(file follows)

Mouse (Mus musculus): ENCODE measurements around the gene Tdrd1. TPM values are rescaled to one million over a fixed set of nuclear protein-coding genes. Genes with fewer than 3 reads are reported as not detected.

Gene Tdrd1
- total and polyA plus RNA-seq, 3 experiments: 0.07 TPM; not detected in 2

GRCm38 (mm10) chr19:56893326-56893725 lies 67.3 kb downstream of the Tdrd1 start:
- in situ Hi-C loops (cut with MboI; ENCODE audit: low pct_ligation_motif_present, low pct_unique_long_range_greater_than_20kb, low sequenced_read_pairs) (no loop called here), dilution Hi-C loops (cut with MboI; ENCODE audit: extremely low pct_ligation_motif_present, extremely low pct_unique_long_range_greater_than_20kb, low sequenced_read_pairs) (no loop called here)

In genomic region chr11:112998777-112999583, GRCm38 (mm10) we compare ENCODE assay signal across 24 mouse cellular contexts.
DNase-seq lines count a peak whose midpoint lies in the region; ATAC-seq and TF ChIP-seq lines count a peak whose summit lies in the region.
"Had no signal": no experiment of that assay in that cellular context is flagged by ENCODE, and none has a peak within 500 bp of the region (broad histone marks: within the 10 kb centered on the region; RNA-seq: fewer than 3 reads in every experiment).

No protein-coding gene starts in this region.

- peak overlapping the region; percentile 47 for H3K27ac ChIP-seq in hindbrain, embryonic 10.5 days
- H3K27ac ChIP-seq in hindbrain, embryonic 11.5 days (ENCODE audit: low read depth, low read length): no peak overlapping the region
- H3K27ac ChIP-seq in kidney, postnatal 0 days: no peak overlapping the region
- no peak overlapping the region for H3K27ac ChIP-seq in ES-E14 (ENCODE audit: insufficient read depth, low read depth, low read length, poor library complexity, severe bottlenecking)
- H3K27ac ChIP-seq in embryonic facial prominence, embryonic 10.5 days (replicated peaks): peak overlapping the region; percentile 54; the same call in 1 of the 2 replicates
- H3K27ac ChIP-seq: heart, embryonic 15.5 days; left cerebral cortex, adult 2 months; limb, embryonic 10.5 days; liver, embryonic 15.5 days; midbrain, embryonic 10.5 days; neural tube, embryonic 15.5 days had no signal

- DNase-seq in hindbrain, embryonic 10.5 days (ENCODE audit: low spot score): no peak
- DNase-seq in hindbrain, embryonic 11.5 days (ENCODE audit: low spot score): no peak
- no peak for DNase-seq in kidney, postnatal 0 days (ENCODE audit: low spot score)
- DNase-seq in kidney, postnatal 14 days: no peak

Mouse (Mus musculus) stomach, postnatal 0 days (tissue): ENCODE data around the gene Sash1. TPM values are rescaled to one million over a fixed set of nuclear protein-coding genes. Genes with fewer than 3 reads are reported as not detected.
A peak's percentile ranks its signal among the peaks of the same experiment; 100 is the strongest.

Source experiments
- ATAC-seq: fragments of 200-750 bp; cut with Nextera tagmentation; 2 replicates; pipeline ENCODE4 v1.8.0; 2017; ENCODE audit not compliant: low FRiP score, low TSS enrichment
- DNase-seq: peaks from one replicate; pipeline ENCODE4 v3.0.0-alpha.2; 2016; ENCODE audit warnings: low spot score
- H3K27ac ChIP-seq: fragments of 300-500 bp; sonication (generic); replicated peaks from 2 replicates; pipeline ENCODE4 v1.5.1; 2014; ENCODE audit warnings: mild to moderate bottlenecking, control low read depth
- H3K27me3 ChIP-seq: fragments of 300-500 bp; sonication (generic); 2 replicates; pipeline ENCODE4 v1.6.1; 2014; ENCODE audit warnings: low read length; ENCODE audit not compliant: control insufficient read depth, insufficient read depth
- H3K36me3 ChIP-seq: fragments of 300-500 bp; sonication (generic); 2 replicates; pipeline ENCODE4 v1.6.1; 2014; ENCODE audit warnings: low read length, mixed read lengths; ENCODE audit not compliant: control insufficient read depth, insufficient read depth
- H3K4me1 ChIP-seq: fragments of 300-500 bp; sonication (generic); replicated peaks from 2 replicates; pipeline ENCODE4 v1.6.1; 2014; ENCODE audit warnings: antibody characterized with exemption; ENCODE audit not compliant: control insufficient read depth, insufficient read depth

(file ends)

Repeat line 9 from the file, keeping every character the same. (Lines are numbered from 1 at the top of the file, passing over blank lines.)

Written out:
No protein-coding gene starts in this region.